The aim of this article is not to provide you with the most up-to-date information on the subject but to give you a general insight in the subject and its importance for the sector.
MiFID II, the Directive on Markets in Financial Instruments repealing MiFID I, was adopted in May 2014. Its transposition and application dates were delayed by one year: Member States had to transpose the new rules by 2 July 2017 and they have applied since 3 January 2018. In January 2018, the European Commission sent “reasoned opinions” (the second step of the European infringement procedure) for late or incomplete implementation of MiFID II to Bulgaria, Croatia, Greece, Latvia, Lithuania, Luxembourg, Poland, Portugal, Romania, Slovenia, Spain, and Sweden.
The revised MiFID builds on the MiFID I rules that are already in place and strengthens the protection of investors by introducing new organisational and conduct requirements.
During the legislative process of levels 1 and 2 texts and during the development of level 3 measures such as ESMA guidelines, BIPAR and its Working Party on MiFID have been active in explaining their views to EU and national legislators on provisions affecting intermediaries and financial advisers.
Firms that are regulated at national level and that do not hold clients’ money and only receive and transmit orders and/or provide advice, such as financial intermediaries, can be exempted by Member States from the MiFID II regime. Some MiFID II requirements, however, have to be applied in an “analogous” way to opt-out firms. These relate to conditions and procedures for authorisation and ongoing supervision, conduct of business requirements (including the ban on commission for independent advice), organisational requirements (e.g. the requirement to keep records). Opt-out firms have to be covered by an investor's compensation scheme or a PII. Opt-out firms do not benefit from the MiFID II Single Licence to operate cross-border.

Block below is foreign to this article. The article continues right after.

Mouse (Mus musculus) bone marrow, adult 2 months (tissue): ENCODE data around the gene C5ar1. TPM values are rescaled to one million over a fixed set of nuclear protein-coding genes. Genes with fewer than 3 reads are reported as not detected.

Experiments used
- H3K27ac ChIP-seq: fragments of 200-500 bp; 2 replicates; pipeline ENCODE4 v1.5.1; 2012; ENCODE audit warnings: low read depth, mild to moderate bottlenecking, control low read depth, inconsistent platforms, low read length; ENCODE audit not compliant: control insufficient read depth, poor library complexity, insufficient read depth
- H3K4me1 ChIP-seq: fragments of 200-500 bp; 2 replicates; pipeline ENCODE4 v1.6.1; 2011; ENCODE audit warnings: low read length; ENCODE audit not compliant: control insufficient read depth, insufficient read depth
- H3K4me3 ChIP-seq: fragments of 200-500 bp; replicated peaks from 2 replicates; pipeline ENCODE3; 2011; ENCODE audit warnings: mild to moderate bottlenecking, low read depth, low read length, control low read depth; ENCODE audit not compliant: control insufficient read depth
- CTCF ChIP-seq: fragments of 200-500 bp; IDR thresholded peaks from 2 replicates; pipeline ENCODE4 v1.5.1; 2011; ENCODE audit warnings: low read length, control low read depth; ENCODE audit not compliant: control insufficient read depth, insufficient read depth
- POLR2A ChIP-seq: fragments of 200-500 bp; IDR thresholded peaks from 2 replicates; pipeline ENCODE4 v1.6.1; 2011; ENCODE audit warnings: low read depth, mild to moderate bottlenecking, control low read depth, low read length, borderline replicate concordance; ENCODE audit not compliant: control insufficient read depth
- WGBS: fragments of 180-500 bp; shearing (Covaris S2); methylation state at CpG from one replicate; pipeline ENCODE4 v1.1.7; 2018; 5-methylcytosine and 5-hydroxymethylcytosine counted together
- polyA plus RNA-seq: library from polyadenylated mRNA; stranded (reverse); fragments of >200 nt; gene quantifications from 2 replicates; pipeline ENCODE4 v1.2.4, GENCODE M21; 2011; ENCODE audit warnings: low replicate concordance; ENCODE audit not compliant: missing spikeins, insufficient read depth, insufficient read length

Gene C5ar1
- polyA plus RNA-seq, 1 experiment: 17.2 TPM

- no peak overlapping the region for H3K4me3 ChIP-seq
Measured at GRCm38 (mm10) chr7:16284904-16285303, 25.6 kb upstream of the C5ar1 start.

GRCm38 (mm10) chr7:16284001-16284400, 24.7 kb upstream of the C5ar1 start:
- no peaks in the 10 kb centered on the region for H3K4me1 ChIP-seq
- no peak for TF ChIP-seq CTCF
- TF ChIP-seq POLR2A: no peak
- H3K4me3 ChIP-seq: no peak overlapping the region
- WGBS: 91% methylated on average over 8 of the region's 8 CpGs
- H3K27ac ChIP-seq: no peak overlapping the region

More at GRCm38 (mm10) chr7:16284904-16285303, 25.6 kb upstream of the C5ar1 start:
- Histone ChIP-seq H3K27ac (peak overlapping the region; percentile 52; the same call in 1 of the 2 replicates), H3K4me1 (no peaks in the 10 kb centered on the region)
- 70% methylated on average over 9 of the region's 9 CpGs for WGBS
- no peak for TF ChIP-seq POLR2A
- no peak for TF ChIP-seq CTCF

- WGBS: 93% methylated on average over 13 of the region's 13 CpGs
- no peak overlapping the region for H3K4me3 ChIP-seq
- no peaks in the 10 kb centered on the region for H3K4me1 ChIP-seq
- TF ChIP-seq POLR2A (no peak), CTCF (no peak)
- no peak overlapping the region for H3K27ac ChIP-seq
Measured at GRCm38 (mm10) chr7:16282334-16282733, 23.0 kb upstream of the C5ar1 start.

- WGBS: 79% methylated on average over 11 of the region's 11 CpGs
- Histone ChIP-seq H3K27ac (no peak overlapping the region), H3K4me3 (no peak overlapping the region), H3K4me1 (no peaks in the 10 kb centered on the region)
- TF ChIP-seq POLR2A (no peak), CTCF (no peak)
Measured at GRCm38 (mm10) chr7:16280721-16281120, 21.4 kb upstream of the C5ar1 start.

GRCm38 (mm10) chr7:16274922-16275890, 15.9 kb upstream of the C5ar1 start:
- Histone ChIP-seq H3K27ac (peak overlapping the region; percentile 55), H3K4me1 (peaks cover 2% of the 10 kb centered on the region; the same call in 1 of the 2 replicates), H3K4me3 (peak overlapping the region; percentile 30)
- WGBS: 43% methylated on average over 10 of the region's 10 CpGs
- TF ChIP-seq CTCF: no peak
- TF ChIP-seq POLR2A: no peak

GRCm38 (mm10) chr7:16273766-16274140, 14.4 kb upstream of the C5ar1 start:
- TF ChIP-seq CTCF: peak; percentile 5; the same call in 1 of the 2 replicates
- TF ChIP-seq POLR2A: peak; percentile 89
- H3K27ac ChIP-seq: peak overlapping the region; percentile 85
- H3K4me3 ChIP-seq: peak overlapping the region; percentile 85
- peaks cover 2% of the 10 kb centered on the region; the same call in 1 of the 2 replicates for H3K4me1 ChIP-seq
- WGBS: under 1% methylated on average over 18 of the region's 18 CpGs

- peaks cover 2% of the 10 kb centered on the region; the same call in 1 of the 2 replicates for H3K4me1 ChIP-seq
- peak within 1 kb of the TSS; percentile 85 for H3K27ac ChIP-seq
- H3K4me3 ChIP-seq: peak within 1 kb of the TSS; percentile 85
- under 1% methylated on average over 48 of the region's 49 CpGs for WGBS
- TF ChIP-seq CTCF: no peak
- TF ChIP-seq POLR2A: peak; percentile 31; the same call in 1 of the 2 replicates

Firms have to: “take all appropriate steps to identify and to prevent or manage conflicts of interest between themselves, including their managers, employees and tied agents, or any person directly or indirectly linked to them by control and their clients or between one client and another that arise in the course of providing any investment and ancillary services, or combinations thereof, including those caused by the receipt of inducements from third parties or by the investment firm’s own remuneration and other incentive structures“.
In case the prevention of conflicts of interest does not ensure that risks of damage to clients' interests will be prevented, the firm has to clearly disclose the general nature and/or sources of conflicts of interest and the steps taken to mitigate those risks before undertaking business. The MiFID II Delegated Acts further define the steps to identify, prevent, manage and disclose conflicts of interest and also establish appropriate criteria for determining the types of conflicts of interest whose existence may damage the interests of clients.